2013 IDSA diagnostic criteria for PJI [8]
Definitive PJI
  • Presence of any of the following:
    • Sinus tract that communicates with the prosthesis
    • Purulence surrounding the prosthesis with no other identified cause
    • ≥ 2 positive cultures from periprosthetic tissue isolating the same organism
High likelihood of PJI

Musculoskeletal Infection Society (MSIS) for hip and/or knee PJI [10]

MSIS diagnostic criteria for prosthetic hip and/or knee infections [10]
Major criteria
  • Presence of a sinus tract communicating with the prosthesis
  • ≥ 2 positive cultures from periprosthetic tissue isolating the same organism
Minor criteria
  • Definitive PJI: ≥ 1 major criterion OR ≥ 4 minor criteria
  • PJI possible: < 4 minor criteria

A diagnosis of PJI can be made even if the IDSA and/or MSIS criteria are not fulfilled. Clinical judgment based on clinical features and diagnostic findings plays an important role in determining the diagnosis. [8]

Differential diagnosestoggle arrow icon

Based on clinical features and imaging

See also “Differential diagnoses of inflammatory arthritis.

Viral arthritis

Fungal arthritis [19]


Based on synovial fluid analysis [11]

Synovial fluid analysis comprises a group of tests that examine synovial fluid to help differentiate between subtypes of arthritis.

Interpretation of synovial fluid analysis [11]
Type of arthritis Appearance WBC count (PMN) Gram stain Crystals Glucose levels (compared to blood glucose levels)
No arthritis
  • Transparent
  • Clear and viscous
  • < 200/mm3 (< 25%)
  • Negative
  • None
  • Nearly equal

Noninflammatory arthritis

E.g., osteoarthritis

  • Transparent
  • Yellow and viscous
  • 200–2000/mm3 (< 25%)
  • Negative
  • Nearly equal

Inflammatory arthritis

E.g., rheumatoid arthritis, SLE, gout, pseudogout

  • Translucent-opaque
  • Yellow and watery
  • > 2000/mm3 (≥ 50%)
  • Negative

Septic arthritis [11]

E.g., caused by bacterial infections

  • Cloudy-opaque
  • Yellow or green with variable viscosity
  • > 50,000/mm3 (≥ 75%)
  • Prosthetic joints: > 1100/mm3 (≥ 64%)
  • None, unless the patient has concurrent gout [23]
  • ↓↓

Hemarthrosis [24]

E.g., caused by trauma

  • Red with variable viscosity
  • Synovial Hct can be compared to simultaneous serum Hct to determine the amount of blood in the synovial fluid
  • Variable
  • Difficult to rule out a concurrent inflammatory process based on SFA alone.
  • Negative [24]
  • None
  • Nearly equal

The differential diagnoses listed here are not exhaustive.

Treatmenttoggle arrow icon


Evacuation of purulent material from the joint and systemic antibiotic therapy are the mainstays of treatment in septic arthritis.

Joint drainage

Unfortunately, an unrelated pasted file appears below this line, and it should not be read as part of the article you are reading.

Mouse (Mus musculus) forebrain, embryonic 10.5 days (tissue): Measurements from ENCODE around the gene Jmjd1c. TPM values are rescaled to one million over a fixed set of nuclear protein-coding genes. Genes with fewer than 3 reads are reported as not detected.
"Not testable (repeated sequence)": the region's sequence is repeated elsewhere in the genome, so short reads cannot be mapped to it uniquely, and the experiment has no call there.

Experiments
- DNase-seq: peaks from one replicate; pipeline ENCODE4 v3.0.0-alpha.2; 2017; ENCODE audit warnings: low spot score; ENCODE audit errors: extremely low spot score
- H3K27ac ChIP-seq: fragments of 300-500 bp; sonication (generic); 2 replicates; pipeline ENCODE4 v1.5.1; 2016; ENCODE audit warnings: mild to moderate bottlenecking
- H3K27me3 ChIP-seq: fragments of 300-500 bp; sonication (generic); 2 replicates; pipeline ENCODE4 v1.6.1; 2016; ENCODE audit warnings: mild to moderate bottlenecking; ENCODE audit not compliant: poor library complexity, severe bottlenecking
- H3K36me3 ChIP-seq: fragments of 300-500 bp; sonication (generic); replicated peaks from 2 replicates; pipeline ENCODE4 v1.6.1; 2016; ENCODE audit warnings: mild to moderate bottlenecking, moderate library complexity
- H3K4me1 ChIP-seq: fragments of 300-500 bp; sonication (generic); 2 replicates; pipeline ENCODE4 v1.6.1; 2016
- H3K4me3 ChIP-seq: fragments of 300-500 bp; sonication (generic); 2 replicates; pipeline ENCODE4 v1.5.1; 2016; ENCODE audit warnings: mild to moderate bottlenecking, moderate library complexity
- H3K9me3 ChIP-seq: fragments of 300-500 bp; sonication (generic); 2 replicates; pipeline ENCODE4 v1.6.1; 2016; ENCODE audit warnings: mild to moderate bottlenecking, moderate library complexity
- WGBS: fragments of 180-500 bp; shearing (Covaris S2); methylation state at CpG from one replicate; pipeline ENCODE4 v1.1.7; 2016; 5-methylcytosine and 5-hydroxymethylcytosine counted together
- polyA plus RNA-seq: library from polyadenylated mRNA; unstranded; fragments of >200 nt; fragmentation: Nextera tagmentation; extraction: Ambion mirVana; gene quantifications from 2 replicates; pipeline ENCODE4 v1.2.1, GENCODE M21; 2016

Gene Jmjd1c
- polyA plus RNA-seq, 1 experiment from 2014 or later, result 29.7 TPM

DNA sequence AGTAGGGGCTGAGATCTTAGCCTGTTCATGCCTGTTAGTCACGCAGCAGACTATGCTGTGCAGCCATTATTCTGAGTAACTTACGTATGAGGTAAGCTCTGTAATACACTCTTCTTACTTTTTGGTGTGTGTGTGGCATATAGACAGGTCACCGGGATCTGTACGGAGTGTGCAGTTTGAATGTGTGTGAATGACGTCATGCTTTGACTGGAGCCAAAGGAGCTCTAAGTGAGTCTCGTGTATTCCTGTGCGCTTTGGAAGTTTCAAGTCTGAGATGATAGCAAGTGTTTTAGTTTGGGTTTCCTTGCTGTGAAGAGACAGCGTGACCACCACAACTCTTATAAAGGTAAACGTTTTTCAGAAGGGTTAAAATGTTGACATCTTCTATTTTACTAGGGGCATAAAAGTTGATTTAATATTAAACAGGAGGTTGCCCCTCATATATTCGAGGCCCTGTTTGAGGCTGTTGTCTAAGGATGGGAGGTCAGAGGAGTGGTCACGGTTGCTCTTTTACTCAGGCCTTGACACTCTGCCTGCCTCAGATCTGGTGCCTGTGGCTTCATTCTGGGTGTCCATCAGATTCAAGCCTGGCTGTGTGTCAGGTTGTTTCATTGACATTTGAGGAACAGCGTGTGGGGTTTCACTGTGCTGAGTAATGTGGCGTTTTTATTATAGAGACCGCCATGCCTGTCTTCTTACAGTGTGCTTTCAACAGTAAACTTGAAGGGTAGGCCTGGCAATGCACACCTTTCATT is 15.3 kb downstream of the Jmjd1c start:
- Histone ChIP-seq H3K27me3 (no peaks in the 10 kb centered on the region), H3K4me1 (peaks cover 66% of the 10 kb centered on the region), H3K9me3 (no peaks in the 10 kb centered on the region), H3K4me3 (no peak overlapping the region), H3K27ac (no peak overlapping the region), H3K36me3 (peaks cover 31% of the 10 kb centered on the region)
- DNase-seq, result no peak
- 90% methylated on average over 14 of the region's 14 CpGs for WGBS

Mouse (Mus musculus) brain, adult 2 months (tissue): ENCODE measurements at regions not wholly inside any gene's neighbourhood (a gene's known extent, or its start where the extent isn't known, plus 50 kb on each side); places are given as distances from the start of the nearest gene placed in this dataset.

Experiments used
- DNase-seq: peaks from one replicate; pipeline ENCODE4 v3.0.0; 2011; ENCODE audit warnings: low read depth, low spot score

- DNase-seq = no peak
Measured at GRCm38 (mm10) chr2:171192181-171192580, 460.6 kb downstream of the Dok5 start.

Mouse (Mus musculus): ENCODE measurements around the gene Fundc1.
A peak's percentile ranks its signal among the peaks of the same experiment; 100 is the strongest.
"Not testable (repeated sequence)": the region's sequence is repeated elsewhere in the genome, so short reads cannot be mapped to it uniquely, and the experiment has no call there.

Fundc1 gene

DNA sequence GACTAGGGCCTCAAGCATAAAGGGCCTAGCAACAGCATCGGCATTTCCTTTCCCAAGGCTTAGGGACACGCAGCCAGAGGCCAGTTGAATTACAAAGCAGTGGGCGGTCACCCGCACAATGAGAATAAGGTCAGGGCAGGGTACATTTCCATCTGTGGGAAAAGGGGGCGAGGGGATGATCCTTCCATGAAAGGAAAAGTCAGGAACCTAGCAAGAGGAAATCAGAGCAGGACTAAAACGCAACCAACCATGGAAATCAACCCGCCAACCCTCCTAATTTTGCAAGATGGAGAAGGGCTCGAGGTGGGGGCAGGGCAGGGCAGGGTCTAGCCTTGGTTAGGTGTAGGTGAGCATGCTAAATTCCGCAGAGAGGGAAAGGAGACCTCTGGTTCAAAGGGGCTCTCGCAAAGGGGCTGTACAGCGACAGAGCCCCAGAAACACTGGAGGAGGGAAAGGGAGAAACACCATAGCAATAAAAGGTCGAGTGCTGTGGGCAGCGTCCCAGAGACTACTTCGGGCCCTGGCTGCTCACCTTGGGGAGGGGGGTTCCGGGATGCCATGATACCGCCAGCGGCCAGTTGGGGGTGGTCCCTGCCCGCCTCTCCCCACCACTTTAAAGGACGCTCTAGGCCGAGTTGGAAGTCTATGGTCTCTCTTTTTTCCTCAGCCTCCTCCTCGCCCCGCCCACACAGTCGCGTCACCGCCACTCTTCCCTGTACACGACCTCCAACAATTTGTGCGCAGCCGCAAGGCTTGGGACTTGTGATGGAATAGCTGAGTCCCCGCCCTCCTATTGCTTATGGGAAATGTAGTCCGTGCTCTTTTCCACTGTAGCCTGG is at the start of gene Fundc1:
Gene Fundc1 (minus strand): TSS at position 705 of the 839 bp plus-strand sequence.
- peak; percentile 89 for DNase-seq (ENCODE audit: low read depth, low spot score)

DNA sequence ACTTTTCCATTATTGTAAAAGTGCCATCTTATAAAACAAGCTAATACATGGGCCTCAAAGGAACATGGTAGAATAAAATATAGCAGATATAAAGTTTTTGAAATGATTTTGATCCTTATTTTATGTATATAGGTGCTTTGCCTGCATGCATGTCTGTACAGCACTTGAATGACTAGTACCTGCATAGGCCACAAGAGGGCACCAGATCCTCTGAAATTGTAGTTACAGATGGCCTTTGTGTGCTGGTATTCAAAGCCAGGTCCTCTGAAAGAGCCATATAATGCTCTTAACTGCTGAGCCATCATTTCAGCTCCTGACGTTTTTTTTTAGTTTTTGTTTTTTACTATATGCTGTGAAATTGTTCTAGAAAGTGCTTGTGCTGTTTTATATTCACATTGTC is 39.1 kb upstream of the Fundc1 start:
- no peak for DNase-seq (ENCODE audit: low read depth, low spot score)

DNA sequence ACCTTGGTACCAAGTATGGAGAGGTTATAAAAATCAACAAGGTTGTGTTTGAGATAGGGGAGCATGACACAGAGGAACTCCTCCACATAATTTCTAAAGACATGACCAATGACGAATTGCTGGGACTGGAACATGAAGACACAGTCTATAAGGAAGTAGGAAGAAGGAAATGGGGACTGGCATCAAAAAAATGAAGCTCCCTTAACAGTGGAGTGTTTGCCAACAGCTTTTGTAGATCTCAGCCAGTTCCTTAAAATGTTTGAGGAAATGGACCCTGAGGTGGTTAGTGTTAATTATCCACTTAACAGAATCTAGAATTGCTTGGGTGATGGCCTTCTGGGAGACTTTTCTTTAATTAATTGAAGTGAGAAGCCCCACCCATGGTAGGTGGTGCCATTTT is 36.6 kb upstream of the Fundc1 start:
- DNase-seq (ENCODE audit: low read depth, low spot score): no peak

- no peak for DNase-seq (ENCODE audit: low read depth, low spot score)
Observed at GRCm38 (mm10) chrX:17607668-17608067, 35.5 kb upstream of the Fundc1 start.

Native joints [9]

If effusion persists beyond 7 days of arthrocentesis, arthroscopic or open drainage is indicated. [17]

Prosthetic joints [8]

Surgery to remove pus and infected tissue from the affected joint is typically required; examples include:

Consult orthopedic surgery early in patients with suspected prosthetic joint infection.

Empiric antibiotic therapy

Empiric antibiotic therapy is not routinely recommended for PJIs.

Adult patients

Empiric antibiotic therapy for adults with septic arthritis of native joints [3][11]
Causative pathogen Suggested regimens
Gram-positive cocci
Gram-negative cocci
Gram-negative bacilli
Gram stain negative Concern for gonococcal arthritis [25]
No concern for gonococcal arthritis

Intraarticular injection of antibiotics is not recommended. [3]

Pediatric patients [3]

Empiric antibiotic therapy for pediatric patients with septic arthritis of native joints [3]
MRSA unlikely MRSA possible
Infants < 3 months of age
Infants > 3 months and children up to 14 years of age

Targeted antibiotic therapy

Switch from empiric antibiotic therapy to culture-specific antibiotics once the antibiogram is available in patients with native joint infections. Initiation of targeted antibiotic therapy directly (i.e., without preceding empiric therapy) is sufficient for PJI. Specialist consultation is advised especially in patients with PJIs.


Targeted antimicrobial therapy for adults with septic arthritis (native joint infection and PJI) [8][9]
Microorganism Example regimens
Staphylococcus aureus MSSA
Enterococci Penicillin-susceptible
Pseudomonas aeruginosa
Enterobacter spp.
Beta-hemolytic streptococci
Propionibacterium acnes
N. gonorrhoeae [3]

Duration of therapy [9]

The total duration of antibiotic therapy is variable and should be adjusted according to signs of clinical and laboratory evidence of improvement.

Supportive therapy

Acute management checklisttoggle arrow icon

Native joint infections

Prosthetic joint infections

Empiric antibiotic therapy for septic arthritis is not routinely recommended for PJIs unless the patient is critically ill.

Complicationstoggle arrow icon

We list the most important complications. The selection is not exhaustive.

Referencestoggle arrow icon